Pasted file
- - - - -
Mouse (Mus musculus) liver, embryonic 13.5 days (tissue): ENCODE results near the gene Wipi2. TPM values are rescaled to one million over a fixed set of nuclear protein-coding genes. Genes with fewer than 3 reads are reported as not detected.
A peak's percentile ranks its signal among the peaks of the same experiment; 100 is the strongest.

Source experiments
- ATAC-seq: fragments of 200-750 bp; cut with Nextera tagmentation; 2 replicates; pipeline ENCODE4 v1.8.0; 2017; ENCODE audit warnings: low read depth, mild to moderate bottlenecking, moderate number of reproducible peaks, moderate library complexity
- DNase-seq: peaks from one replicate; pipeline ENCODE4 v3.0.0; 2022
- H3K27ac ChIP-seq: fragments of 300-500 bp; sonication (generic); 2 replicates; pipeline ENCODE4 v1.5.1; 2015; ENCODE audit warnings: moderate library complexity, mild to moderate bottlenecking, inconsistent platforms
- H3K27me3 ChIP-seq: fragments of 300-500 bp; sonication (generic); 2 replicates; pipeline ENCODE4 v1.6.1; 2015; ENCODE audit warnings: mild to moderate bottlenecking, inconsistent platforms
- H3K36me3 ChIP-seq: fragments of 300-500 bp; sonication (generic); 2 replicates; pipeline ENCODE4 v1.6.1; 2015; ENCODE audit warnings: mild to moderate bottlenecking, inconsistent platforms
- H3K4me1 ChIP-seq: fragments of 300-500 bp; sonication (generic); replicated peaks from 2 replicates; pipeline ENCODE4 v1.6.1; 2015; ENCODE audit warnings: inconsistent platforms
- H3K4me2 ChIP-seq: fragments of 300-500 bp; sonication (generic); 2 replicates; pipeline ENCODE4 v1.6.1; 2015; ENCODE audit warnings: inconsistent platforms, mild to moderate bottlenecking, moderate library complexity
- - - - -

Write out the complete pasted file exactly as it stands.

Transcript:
Mouse (Mus musculus) liver, embryonic 13.5 days (tissue): ENCODE results near the gene Wipi2. TPM values are rescaled to one million over a fixed set of nuclear protein-coding genes. Genes with fewer than 3 reads are reported as not detected.
A peak's percentile ranks its signal among the peaks of the same experiment; 100 is the strongest.

Source experiments
- ATAC-seq: fragments of 200-750 bp; cut with Nextera tagmentation; 2 replicates; pipeline ENCODE4 v1.8.0; 2017; ENCODE audit warnings: low read depth, mild to moderate bottlenecking, moderate number of reproducible peaks, moderate library complexity
- DNase-seq: peaks from one replicate; pipeline ENCODE4 v3.0.0; 2022
- H3K27ac ChIP-seq: fragments of 300-500 bp; sonication (generic); 2 replicates; pipeline ENCODE4 v1.5.1; 2015; ENCODE audit warnings: moderate library complexity, mild to moderate bottlenecking, inconsistent platforms
- H3K27me3 ChIP-seq: fragments of 300-500 bp; sonication (generic); 2 replicates; pipeline ENCODE4 v1.6.1; 2015; ENCODE audit warnings: mild to moderate bottlenecking, inconsistent platforms
- H3K36me3 ChIP-seq: fragments of 300-500 bp; sonication (generic); 2 replicates; pipeline ENCODE4 v1.6.1; 2015; ENCODE audit warnings: mild to moderate bottlenecking, inconsistent platforms
- H3K4me1 ChIP-seq: fragments of 300-500 bp; sonication (generic); replicated peaks from 2 replicates; pipeline ENCODE4 v1.6.1; 2015; ENCODE audit warnings: inconsistent platforms
- H3K4me2 ChIP-seq: fragments of 300-500 bp; sonication (generic); 2 replicates; pipeline ENCODE4 v1.6.1; 2015; ENCODE audit warnings: inconsistent platforms, mild to moderate bottlenecking, moderate library complexity